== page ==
SIOUX FALLS, S.D. (AP) — South Dakota’s Government Accountability Board called Monday for more information in at least one ethics complaint against Gov. Kristi Noem as it weighed multiple requests from the attorney general to consider whether the governor twice abused the powers of her office.
Attorney General Jason Ravnsborg asked the board to consider two issues: Whether Noem’s use of state airplanes should be investigated for breaking the law and concerns about whether she interfered in a state agency that was evaluating her daughter’s application for a real estate appraiser license. The board also considered a third complaint, but the details of who made it or whom it was against were not public.
After meeting for nearly an hour in a closed-door session, the four retired judges on the board dismissed one of the complaints, but did not make public which one. It is sending the other two complaints back to the people who made them with requests for more information.
Attorney general spokesman Tim Bormann said the office had not heard anything from the Government Accountability Board following the meeting.
The board is required to keep the details secret unless it decides the complaints warrant a public hearing. When members of the public were allowed in Monday’s meeting, board members said next to nothing about the complaints besides taking a vote on them.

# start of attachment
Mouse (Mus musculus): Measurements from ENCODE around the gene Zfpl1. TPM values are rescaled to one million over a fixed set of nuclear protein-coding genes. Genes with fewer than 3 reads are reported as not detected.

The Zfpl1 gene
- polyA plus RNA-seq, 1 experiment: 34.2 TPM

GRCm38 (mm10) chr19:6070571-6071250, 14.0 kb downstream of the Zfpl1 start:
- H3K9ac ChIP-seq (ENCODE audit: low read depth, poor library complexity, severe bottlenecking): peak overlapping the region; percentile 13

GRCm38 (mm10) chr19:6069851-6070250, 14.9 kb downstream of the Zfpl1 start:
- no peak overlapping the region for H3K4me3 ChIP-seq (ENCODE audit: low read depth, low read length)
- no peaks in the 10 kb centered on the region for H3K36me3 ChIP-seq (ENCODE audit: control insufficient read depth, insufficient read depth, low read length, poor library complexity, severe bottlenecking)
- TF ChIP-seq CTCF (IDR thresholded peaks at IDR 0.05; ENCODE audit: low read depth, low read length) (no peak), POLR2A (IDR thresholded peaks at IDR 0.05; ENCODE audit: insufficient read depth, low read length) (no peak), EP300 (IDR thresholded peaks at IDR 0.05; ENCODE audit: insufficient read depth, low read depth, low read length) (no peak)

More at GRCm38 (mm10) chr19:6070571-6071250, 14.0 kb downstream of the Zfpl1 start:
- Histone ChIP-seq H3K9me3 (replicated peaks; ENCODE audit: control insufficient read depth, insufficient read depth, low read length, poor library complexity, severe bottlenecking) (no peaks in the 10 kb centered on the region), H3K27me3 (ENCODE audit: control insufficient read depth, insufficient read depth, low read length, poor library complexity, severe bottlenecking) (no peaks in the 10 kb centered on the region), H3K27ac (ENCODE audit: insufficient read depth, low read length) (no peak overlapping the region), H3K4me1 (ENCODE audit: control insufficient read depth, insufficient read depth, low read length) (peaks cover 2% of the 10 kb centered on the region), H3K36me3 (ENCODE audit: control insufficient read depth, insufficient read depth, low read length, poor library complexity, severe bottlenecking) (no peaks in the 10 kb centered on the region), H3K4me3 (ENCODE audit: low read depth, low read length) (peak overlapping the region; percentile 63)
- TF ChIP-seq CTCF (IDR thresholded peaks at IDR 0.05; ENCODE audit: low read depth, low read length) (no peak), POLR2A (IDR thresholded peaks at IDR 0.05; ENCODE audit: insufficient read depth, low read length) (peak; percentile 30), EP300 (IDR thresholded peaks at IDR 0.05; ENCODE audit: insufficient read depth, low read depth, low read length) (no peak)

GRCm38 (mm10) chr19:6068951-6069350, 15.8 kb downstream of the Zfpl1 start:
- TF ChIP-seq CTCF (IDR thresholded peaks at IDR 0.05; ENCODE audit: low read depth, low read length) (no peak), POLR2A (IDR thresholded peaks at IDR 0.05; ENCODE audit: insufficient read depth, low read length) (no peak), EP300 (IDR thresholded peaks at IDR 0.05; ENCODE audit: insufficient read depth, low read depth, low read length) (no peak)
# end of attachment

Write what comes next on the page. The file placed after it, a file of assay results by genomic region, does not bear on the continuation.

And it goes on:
Former Supreme Court Chief Justice David Gilbertson, who was appointed to the board by Noem, abstained from voting on the requests for more information on two of the complaints. He did not give a reason for doing so.
The Legislature is conducting a separate inquiry into the state agency that grants real estate appraiser licenses.
Noem has faced scrutiny over the matter since The Associated Press reported that just days after the Department of Labor and Regulation moved to deny her daughter’s application for an appraiser license last year, Noem called a meeting with her daughter, the labor secretary and the then-director of the appraiser certification program. Noem’s daughter received her license four months later.
Ravnsborg and Noem are both Republicans but are not allies.
In response to the board’s action Monday, Noem’s spokesman Ian Fury said, “We’re not surprised the Board has apparently sent these baseless attacks back.”
Noem, who has positioned herself as a prospect for the GOP presidential ticket in 2024, has defended her conduct by saying she was working to “cut red tape” to solve a shortage of appraisers and calling the report on the meeting a political attack.
She used a similar defense when a report from the news website Raw Story detailed her use of the state’s airplane. Noem flew in 2019 to events hosted by political organizations like the National Rifle Association, Turning Point USA, and the Republican Jewish Coalition. Noem called that report politically motivated and explained that she was acting as an ambassador for the state.
South Dakota officials are not allowed to use the planes for anything other than state business, and Democratic Sen. Reynold Nesiba had asked the attorney general to investigate. Ravnsborg referred that request to the Government Accountability Board in September.
The board has not scheduled its next meeting. Former South Dakota Supreme Court Justice Lori Wilbur said it would once it has something to act upon.